Choosing a cloud-based solution makes you future ready and scalable, and dramatically reduces resources spent on maintenance, security, and upgrades. And choosing a vendor that offers essential integrations, ongoing support, and enhanced security will make your IT team happier and your transformation so much smoother.

Your solution should be chosen to meet current needs but should be able to grow with you to meet future-state needs too, and it should be flexible and responsive enough to allow you to continually optimize your pricing strategy with machine learning.

If you can prove you’ve listened to feedback and chosen technology with your employees (and all their daily tasks), as well as the leadership team and the agreed objectives in mind, you’ll have them on side in no time.

5. Spread the Love: Get the Whole Company Involved

It’s not a technology trip, it’s a business journey.

One of the key causes of resistance to a digital transformation is failure to loop in the whole business.

By keeping it all at leadership level and trying to keep hold of all the reigns, not only will you inadvertently create a silo of progress, but you’ll enter the realm of “us and them”, which (as school-like as it may be) will impact communication, collaboration, and adoption, and, therefore, transformation success.

For a truly end-to-end transformation, you’ve got to empower your staff on all levels to own the process so that it reaches even the dustiest corners of the business, and its processes and policies.

Spreading the responsibility and accountability for the success of the transformation companywide has been shown to increase a sense of accountability for meeting its objectives. It also spreads budgeting allocations, eradicates organizational silos, and ensures appropriate prioritization throughout.

But for this to work, transparency and clarity around responsibility is essential. As this will shift among teams during the process, each team must know who owns what element and at what point, so that handovers in accountability are aligned, smooth, and friction-free.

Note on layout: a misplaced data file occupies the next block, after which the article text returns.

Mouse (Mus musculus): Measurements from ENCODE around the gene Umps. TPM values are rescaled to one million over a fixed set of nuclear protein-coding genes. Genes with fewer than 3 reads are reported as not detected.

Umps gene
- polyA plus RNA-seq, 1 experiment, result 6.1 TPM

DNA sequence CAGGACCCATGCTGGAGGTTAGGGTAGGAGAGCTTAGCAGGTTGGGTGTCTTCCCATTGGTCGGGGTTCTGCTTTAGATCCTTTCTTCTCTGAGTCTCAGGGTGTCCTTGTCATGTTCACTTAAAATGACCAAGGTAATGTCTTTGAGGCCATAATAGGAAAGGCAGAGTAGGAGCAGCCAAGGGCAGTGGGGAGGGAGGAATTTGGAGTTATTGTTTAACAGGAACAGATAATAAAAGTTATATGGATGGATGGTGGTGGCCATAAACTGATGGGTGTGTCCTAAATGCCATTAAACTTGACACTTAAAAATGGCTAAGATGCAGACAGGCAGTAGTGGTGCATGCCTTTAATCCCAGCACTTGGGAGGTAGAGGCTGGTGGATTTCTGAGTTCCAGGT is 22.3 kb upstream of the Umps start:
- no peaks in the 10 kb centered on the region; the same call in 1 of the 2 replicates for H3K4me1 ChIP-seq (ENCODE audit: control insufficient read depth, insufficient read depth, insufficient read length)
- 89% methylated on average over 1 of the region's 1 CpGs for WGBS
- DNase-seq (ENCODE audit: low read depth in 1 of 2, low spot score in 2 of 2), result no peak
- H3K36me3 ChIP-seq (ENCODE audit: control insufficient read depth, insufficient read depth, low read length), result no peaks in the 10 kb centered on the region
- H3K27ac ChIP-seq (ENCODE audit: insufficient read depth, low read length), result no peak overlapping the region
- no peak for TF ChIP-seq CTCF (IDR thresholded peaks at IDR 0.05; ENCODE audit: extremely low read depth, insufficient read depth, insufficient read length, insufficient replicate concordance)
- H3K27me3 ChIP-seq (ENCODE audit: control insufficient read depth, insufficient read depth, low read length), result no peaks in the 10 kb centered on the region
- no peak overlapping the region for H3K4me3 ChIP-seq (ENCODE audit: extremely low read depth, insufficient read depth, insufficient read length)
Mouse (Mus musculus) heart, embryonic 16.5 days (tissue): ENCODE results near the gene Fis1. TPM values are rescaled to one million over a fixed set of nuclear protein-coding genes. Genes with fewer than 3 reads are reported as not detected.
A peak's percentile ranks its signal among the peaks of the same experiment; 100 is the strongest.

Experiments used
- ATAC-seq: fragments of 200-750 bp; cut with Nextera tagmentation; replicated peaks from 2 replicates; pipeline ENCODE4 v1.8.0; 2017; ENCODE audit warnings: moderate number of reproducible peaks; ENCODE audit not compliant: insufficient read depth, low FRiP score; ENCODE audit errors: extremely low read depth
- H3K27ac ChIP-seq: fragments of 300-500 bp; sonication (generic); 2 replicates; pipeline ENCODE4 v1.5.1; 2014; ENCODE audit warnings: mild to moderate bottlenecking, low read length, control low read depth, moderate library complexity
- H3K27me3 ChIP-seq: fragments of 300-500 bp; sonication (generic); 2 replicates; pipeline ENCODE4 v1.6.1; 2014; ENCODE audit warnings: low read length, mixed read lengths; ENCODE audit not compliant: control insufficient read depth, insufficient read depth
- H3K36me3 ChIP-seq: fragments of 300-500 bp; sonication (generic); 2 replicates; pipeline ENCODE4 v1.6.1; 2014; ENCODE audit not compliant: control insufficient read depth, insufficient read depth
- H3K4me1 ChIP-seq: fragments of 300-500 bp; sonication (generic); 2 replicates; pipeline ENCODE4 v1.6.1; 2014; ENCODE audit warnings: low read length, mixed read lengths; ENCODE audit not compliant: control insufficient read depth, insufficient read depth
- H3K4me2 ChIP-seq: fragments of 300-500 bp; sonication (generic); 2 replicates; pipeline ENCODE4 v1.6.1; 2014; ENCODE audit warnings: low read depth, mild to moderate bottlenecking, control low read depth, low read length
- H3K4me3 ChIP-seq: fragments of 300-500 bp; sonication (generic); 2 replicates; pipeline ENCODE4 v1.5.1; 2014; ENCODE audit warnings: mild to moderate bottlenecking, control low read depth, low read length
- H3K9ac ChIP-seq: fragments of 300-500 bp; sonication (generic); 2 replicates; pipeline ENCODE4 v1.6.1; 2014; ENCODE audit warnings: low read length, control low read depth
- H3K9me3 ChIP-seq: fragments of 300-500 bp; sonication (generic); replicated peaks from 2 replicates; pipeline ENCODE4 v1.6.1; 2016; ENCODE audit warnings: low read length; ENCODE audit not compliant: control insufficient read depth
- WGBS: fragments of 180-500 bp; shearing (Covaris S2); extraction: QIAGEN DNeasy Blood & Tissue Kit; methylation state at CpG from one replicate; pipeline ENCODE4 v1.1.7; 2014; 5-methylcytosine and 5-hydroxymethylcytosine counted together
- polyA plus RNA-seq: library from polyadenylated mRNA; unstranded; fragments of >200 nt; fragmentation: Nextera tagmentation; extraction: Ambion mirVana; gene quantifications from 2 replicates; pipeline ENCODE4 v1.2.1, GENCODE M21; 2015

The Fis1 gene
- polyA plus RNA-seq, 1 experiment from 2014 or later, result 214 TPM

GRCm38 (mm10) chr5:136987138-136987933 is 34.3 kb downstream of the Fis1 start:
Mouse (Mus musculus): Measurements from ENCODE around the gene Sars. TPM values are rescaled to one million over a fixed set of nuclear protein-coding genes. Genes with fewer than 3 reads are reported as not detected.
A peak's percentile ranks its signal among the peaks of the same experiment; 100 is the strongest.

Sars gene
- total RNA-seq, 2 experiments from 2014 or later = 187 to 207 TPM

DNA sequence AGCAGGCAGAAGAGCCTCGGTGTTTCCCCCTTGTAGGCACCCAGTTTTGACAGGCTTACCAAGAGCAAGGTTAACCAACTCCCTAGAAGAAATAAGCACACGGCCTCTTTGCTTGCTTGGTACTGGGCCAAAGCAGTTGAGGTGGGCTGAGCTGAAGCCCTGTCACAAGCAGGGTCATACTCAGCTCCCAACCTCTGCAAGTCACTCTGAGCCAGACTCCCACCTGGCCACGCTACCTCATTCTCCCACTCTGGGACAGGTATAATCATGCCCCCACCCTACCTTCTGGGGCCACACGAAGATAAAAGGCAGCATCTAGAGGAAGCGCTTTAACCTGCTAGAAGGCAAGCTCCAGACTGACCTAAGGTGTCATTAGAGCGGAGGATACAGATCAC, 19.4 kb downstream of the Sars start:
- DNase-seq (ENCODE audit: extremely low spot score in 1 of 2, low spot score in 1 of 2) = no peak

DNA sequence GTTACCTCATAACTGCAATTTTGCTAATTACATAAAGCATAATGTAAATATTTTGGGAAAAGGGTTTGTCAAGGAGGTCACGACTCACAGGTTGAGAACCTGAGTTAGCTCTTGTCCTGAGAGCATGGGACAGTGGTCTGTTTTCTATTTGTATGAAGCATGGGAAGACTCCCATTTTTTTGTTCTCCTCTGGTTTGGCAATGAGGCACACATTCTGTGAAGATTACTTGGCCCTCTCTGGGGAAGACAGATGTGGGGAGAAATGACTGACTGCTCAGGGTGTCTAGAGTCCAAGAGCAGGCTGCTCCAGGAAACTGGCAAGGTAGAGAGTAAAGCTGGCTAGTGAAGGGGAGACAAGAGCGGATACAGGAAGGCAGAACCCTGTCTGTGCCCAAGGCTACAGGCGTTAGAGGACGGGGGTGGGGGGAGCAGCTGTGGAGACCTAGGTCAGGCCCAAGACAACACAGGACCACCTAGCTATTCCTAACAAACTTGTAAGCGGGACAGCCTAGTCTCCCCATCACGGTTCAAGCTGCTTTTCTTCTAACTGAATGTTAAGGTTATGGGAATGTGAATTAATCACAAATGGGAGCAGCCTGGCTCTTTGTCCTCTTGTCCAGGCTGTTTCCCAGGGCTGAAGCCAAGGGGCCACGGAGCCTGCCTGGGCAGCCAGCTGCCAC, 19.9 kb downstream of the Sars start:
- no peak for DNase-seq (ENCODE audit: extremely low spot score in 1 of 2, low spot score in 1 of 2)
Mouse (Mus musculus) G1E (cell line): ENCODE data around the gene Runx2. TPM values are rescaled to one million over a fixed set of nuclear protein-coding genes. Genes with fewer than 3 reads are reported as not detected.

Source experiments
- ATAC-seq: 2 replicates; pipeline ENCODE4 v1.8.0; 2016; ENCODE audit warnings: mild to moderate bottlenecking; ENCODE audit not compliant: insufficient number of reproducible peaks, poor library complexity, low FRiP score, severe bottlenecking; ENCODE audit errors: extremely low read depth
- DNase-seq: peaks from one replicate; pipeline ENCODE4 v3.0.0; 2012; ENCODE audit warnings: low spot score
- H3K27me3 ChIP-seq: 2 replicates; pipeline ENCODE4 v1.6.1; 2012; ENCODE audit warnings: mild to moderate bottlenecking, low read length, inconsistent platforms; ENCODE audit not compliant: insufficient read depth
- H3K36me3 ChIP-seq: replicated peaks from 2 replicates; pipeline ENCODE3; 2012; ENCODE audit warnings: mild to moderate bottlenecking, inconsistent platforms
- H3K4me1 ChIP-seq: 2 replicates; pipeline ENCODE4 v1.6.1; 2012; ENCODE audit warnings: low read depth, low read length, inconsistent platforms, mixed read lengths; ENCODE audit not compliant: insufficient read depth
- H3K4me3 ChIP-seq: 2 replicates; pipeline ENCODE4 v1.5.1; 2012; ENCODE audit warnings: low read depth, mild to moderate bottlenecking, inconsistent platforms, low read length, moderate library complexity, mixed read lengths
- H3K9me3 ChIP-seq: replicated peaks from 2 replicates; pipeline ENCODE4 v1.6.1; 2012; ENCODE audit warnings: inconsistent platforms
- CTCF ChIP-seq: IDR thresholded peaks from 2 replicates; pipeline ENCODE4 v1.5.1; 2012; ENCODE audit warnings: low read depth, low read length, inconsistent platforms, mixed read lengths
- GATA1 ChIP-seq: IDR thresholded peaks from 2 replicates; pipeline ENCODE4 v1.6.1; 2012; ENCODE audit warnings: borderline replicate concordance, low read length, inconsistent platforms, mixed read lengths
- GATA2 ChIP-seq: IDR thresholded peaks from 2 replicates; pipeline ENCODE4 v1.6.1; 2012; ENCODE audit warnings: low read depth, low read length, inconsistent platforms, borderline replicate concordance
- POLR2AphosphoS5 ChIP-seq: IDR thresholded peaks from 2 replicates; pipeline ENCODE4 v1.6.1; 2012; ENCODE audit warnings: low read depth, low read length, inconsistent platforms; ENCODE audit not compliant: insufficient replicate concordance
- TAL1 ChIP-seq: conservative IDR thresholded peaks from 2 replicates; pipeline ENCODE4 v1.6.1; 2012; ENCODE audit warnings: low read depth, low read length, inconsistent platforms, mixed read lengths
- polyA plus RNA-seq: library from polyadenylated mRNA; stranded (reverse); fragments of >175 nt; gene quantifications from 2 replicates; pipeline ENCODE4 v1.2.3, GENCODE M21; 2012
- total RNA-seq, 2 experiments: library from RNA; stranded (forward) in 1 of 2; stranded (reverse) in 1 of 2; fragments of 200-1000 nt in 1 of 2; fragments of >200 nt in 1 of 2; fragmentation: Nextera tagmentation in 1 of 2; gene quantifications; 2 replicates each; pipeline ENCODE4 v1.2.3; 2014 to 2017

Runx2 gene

If you get the people management in digital transformation right, you’re onto a winner.

6. Keep It Fresh: Tweak Regularly and Adapt

There’s no “set it and forget it” button in a multi-year digital transformation.

You must stay flexible and adaptable. There will be regular updates and modifications to be made as you learn, progress, adapt, adjust, and learn some more.

Adjustments will be required to the strategy, processes, your expected outcomes, budget allocation, even people and teams. Flexibility has to be built into the very structure of the transformation as things will reveal themselves as you move from ideation through execution that you’ll need the resilience to work in and work with.

It’s a dynamic process, so adaptability is key. This level of flexibility requires monthly or even weekly tweaks that better the process and avoid letting it become its own monster.

Knowing you plan to manage the change in this way can also allay fears the leadership team has about things getting out of their control. Regular reviews will give them a sense of insight into and overall control of the process. But it’s important not to let them (or yourself) get too bogged down in the details when assessing the success of the transformation as a whole, keep the big picture in sight and your objectives in the foreground.

7. Keep It Light: The Only Way Is Agile

68% of companies identify agility as one of their most important initiatives. Why? Because change is part of everyday business.

Agile means the “ready ability to move with quick easy grace”.

It means breaking down big tasks into smaller ones and taking small steps;  giving each team a clear mission, and the knowledge base to own it; evolving with a “test and learn” culture that encourages a fail-fast-learn-try again approach; and only packing (and paying for) what you need in terms of technology and people – pay as you go style.

Agility can help you survive hairpin turns in technology. It enables you to scale, move in many directions at once, continuously make improvements to processes, outcomes and experiences, and respond with speed to changes internally, to the industry at large, or to events on a global scale.

Who can resist all that?

This is an approach that needs an environment in which it can flourish, and technology to match, and it requires the right sort of digitally and analytically talented people to make it happen.

And you thought digital transformation was all about the technology!

Digital Transformation: Your Essential Next Step

There is no way around it. Change is coming (and coming and coming), so, you’re either being battered over and over on its way through, or you’re using its force to propel yourself forward.

With the right pricing software, you can ride that wave towards goals you’ve never let yourself dream of till now.

Tolu Oke

Content Marketer , Pricefx

Tolu had 5 years of experience with content planning and strategy and got her start with inbound marketing.

Related Articles